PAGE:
Oiled Kemp's Ridley turtle.

Oiled Kemp's Ridley turtle.

The trustees are evaluating potential oil spill impacts to sensitive habitats, fisheries, and wildlife, as well as current and completed restoration projects on the coast.

Download the April 2012 Natural Resource Damage Assessment Status Update for the Deepwater Horizon Oil Spill (pdf, 5 MB) to learn how NRDA teams are assessing damage in the Gulf of Mexico.

NOAA is concerned about ongoing and long-term impacts to:

Fisheries and Wildlife - During past oil spills in the Gulf of Mexico, NOAA has documented direct toxic impacts to commercially important aquatic life including blue crabs, squid, shrimp, and a variety fish species. Toxins in the oil can kill these species or have other harmful effects such as: genetic damage, liver disease, cancer, and reproductive, developmental, and immune system impairment in fish and other organisms.

Fish and Invertebrates


  • Species with essential fish habitat near the oil spill include scalloped hammerhead, shortfin mako, silky, whale, bigeye thresher, longfin mako, and oceanic whitetip sharks; swordfish, white marlin, blue marlin, yellowfin tuna, bluefin tuna, longbill spearfish, and sailfish.
  • Other important fish in the Gulf include red snapper, grouper, gray triggerfish, red drum, vermilion snapper, greater amberjack, black drum, cobia and dolphin (mahi-mahi), coastal migratory open water species, such as king and Spanish mackerel, and open water sharks.
  • Shellfish in the Gulf include oysters and several species of shrimp and crabs.

Marine Mammals

  • Marine MammalsOf the 21 species of marine mammals known to live in the Gulf of Mexico, all are protected, and six (sperm, sei, fin, blue, humpback and North Atlantic right whales) are listed as endangered under the Endangered Species Act.


  • TurtlesAt least four species of threatened/endangered sea turtles (Kemp’s ridley, green, leatherback, and loggerhead) are residents of the northern Gulf of Mexico and are represented by all life stages. A fifth species, the hawksbill turtle, can be found in the southern Gulf.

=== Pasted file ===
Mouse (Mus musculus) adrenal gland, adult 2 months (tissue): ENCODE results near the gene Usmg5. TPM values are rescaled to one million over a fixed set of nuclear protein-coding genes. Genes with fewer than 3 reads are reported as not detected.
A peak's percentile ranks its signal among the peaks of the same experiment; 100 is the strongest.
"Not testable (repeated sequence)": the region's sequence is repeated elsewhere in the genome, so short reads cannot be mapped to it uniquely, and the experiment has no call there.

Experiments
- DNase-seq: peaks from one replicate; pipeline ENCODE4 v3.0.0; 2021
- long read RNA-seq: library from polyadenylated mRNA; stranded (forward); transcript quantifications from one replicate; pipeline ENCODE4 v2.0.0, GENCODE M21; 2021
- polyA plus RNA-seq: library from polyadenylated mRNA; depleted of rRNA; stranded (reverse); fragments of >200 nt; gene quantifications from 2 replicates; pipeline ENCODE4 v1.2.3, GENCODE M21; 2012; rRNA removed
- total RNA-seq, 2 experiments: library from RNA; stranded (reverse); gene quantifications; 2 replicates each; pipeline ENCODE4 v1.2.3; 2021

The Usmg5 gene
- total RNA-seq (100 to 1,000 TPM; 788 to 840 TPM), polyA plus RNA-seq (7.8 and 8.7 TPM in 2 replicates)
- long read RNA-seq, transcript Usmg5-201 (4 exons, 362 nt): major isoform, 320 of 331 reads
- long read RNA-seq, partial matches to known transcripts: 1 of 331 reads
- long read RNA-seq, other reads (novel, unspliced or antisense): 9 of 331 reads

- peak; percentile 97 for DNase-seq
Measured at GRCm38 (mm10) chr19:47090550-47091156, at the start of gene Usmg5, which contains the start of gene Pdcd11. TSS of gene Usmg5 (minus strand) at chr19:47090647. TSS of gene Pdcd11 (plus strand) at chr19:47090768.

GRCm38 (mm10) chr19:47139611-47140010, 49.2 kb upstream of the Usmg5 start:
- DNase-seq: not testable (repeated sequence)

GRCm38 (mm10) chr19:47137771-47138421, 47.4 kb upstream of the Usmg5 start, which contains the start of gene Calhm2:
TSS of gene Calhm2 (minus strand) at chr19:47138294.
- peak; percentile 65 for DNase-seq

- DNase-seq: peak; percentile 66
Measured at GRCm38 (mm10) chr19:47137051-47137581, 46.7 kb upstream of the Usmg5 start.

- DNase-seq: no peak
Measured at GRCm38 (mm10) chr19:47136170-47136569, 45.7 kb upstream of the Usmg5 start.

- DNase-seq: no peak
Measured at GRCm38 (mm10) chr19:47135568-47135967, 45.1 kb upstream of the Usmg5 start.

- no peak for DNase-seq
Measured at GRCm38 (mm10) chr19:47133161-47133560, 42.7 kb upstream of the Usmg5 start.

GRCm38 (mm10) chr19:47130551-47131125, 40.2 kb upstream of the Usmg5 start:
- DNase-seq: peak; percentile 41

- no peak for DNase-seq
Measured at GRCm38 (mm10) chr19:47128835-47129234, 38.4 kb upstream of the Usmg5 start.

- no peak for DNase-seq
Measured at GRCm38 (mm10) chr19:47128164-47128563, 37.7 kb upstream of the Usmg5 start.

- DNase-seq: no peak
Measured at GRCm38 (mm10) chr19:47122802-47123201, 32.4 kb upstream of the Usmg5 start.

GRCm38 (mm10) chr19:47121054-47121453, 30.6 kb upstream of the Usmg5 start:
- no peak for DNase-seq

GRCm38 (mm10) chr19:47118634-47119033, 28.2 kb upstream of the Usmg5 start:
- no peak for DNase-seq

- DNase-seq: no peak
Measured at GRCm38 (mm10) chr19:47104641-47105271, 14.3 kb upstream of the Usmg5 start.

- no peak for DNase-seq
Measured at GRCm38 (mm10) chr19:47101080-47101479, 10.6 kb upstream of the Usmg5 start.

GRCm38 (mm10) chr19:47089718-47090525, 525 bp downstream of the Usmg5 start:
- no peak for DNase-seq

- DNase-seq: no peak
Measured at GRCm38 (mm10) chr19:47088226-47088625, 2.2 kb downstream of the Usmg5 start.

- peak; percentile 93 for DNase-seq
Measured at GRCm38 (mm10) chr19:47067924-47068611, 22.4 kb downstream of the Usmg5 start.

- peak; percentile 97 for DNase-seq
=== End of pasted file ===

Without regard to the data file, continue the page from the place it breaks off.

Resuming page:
• The only nesting beaches in the world for Kemp’s ridley turtles are in the western Gulf of Mexico.


  • BirdsMarshes in the Gulf of Mexico provide extremely important habitat for feeding and nesting of several species that can be found in offshore waters, such Royal Terns and Gulls.
  • Species of concern include nearshore and marsh birds: brown pelican, diving ducks, wading birds, piping plover (a threatened species); and open water birds such as shearwaters, northern gannets, and frigates.


The presence of discharged oil in the environment may cause decreased habitat use in the area, altered migration patterns, altered food availability, and disrupted life cycles. Oiled plants could die, eliminating the roots that help bind and stabilize soil, leading to erosion.

  • HabitatMarine mammals, fish, and birds depend on clean, healthy habitats to provide food, shelter, and breeding grounds. These habitats include salt and fresh water marshes, mangroves, mudflats, beaches, coral and shellfish reefs, water column, and bottom sediments.

Current Gulf Restoration

There are many NOAA restoration projects that could be affected by the spill, including two large-scale American Recovery and Reinvestment Act projects.

  • Grand Isle/St. Bernard Shoreline Restoration Project: This project is building more than five acres of bioengineered oyster reef, which will protect 3.4 miles of vulnerable shorelines and 350 acres of emergent marsh along Grand Isle and St. Bernard Marsh, and more than 100 marine species associated with oyster reefs in the northern Gulf of Mexico will benefit. Local communities are also benefiting as skilled laborers have been hired to create the reef structures.
  • The Coastal Alabama Restoration Project: A submerged breakwater reef is being created along two stretches of shoreline, protecting more than 18 acres of habitat for submerged aquatic vegetation and creating almost two acres of oyster reef. The submerged reefs will protect more than a mile of coastal habitat by reflecting erosive wave energy away from the shoreline, unlike traditional erosion protection structures that contribute to habitat loss.